I get bored, but I really love learning. This combination leads me to regularly experiment with new technology and tools to see how they stack up with what I am currently using. My personal website, nathanpetersen.com tends to be the guinea pig for such experiments.
When I first obtained the nathanpetersen.com domain, I wasn’t sure what I wanted to do with it, so I resisted the temptation to install a CMS (i.e., Drupal, Wordpress, ProcessWire, etc.). For a while, I used the site to host little projects for school or play, but the site just wasn’t being used for anything productive. There was no reason anyone would ever want to come to it, besides me. Moreover, there was no index of the projects on it – just type in the magic path. This worked for me, but I wanted better.
The first goal was to create a website on which I could publish writeups about projects I made or musings from my head about life. On top of that, I wanted an environment where I could continue to hack around and make little projects. So basically, I wanted a blog with a section for freeform pages.
I have used ProcessWire for a couple other projects, with the most prominent being team4096.org. I have dabbled with Drupal, but all my experiences with it have been really bad. There is a definitely a sour taste is my mouth from Drupal. ProcessWire was designed to be more developer friendly. I really like the design of it, plus it could satisfy my requirements for the site.
I installed PW and built a simple blog on top of it. Not too bad – it seemed to work just how I wanted. Everything was going fine until I got bored.
While nothing was really wrong with ProcessWire, it just seemed like a rather heavy solution for a simple blogging site with a couple extra custom pages. Page load times weren’t exactly snappy and it required a lot of database queries and server side code just to spit out a simple text document. Why use a solution that wasn’t optimal?
On top of all of that, paying for hosting a blog seemed silly. There are a lot of solutions out there that hosts content without any charges (Medium, Tumblr, GitHub Pages, etc). As I looked into different tools and technologies, I really started looking into Amazon Web Services for hosting. I setup a simple LAMP stack on a free EC2 instance and installed my ProcessWire blog setup onto it. It worked, but it got me thinking.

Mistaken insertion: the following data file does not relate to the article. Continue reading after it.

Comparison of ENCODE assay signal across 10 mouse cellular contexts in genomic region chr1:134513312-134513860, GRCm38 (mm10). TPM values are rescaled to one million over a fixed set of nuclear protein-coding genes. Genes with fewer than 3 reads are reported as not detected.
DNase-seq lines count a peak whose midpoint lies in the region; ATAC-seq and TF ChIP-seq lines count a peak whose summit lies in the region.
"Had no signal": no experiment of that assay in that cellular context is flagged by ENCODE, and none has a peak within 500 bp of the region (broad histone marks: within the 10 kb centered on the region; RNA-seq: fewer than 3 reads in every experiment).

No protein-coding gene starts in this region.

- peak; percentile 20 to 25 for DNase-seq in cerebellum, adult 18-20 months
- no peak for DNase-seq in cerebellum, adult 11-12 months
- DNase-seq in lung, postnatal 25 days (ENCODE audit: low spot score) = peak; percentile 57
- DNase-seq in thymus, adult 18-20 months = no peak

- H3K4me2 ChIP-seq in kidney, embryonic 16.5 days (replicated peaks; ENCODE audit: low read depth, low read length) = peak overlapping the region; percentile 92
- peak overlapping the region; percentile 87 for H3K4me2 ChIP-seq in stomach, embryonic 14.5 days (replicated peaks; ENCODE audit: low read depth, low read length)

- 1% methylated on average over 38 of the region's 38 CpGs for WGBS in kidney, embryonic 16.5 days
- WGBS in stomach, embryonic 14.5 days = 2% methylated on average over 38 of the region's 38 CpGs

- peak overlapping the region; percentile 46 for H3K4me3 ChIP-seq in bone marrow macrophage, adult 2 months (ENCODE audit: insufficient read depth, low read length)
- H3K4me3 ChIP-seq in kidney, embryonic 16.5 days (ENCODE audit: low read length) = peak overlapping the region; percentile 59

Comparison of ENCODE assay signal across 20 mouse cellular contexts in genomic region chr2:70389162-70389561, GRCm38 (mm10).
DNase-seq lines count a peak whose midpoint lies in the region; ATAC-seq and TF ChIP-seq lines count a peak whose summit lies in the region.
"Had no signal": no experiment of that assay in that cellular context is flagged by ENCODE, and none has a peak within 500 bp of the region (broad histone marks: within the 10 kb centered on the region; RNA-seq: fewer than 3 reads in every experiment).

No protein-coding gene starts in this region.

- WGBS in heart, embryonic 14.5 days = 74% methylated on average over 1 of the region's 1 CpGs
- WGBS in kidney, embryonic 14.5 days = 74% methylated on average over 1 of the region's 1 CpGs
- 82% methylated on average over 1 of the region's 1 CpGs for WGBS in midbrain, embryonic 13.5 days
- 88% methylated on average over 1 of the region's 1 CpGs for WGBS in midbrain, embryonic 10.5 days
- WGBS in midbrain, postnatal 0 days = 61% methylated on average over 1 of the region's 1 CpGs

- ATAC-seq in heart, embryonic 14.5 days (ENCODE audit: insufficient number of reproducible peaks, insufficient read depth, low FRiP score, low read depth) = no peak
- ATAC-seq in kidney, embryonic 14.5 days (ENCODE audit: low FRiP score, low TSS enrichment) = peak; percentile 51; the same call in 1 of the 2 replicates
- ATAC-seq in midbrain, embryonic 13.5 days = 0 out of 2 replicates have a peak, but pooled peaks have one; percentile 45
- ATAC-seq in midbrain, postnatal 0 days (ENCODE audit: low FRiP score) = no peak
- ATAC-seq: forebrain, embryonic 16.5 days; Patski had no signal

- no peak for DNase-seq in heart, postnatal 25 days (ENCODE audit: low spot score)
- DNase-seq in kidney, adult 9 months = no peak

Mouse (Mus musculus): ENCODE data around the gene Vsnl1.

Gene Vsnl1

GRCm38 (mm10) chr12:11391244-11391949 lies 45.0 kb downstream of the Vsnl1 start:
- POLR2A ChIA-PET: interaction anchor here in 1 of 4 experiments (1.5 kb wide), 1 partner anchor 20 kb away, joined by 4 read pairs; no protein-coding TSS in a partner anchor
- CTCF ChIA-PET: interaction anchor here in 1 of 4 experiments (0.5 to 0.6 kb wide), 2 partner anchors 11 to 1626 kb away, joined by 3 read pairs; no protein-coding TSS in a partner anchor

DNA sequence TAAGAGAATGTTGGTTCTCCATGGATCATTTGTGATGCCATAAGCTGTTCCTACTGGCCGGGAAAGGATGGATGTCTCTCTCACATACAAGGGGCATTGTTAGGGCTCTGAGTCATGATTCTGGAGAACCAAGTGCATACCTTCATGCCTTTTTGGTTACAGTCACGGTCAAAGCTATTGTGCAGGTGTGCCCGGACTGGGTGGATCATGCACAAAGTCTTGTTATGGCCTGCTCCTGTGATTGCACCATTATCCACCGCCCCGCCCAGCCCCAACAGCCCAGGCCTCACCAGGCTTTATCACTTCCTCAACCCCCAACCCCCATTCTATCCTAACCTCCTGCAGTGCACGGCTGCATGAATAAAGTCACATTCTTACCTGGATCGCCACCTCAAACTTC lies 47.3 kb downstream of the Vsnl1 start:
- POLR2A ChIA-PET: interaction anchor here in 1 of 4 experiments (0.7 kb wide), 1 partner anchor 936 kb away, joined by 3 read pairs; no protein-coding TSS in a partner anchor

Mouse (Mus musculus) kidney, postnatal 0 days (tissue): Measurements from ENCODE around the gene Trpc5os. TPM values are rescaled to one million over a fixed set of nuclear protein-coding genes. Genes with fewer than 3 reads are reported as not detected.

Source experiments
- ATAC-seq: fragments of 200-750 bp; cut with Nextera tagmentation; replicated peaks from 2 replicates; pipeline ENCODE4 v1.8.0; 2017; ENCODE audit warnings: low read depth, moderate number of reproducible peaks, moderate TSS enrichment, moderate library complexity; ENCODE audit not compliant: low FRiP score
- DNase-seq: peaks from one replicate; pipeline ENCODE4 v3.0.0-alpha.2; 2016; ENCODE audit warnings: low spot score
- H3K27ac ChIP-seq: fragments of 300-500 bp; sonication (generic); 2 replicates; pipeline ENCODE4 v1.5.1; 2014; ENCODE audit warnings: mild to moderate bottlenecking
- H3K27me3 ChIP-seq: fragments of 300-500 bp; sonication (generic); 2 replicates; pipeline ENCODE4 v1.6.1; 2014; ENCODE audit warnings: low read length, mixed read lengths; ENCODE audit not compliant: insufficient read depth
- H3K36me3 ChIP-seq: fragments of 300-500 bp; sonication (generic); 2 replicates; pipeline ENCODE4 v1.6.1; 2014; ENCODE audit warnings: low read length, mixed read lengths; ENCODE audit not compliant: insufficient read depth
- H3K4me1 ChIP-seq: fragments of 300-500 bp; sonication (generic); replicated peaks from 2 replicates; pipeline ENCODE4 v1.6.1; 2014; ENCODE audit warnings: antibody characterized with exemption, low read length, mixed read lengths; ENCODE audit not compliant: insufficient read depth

Why pay to run an EC2 instance continuously if the content rarely changes (and probably isn’t accessed that much)?
What exactly is Jekyll? A CMS? A publishing platform? According to Jekyll’s website:
Jekyll is a simple, blog-aware, static site generator. It takes a template directory containing raw text files in various formats, runs it through a converter (like Markdown) and our Liquid renderer, and spits out a complete, ready-to-publish static website suitable for serving with your favorite web server. Jekyll also happens to be the engine behind GitHub Pages, which means you can use Jekyll to host your project’s page, blog, or website from GitHub’s servers for free.
Wow! Free, easy, no hosting, static, GitHub, Markdown – I’m ready to try it!
I rebuilt the same UI from my ProcessWire blog using Liquid and converted all my projects into Markdown for Jekyll to use. This wasn’t super easy, but since I only had a few posts it wasn’t that bad. Plus, a few online tools helped the process: converting whole pages to Markdown, easily making Markdown tables.
Using Jekyll eliminates the hosting concern by using GitHub Pages. It also makes it trivial to update and maintain version control of the blog. GitHub’s online interface can be used to update the website, plus it’s easy as pie to make a new post from the command line.
The only other concern was page load time. Hopefully, serving static HTML files from GitHub’s CDN would be faster than PHP rendered HTML from some random shared hosting server. Time to see if it actually is faster with a quick comparison.
I ran both the ProcessWire site and the Jekyll powered site through Pingdom Tools and gathered the following load times:
|/||1.68 s||222 ms||7.6 x|
|/contact/||488 ms||243 ms||2.0 x|
|BCLD project||1.46 s||440 ms||3.3 x|
/ page changed slightly, but isn’t really a fair comparison between the two systems. The
/contact/ page is a great comparison – a completely static page that was loaded twice as fast in the new system. A project example, the BCLD project page, improved 3.3x!
While my tests weren’t exactly scientific, I think this shows that using Jekyll and GitHub Pages definitely speeds up page load time for nathanpetersen.com.
Updating my personal blog to use Jekyll and GitHub Pages was an easy transition that definitely felt refreshing. While I do like server-side coding and it absolutely has it’s place, it feels good to get rid of it from my workflow and worry solely about content creation and site styling.
Give Jekyll a try the next time you have a simple project that fits its demographic. Your time and energy invested in it will go a long ways.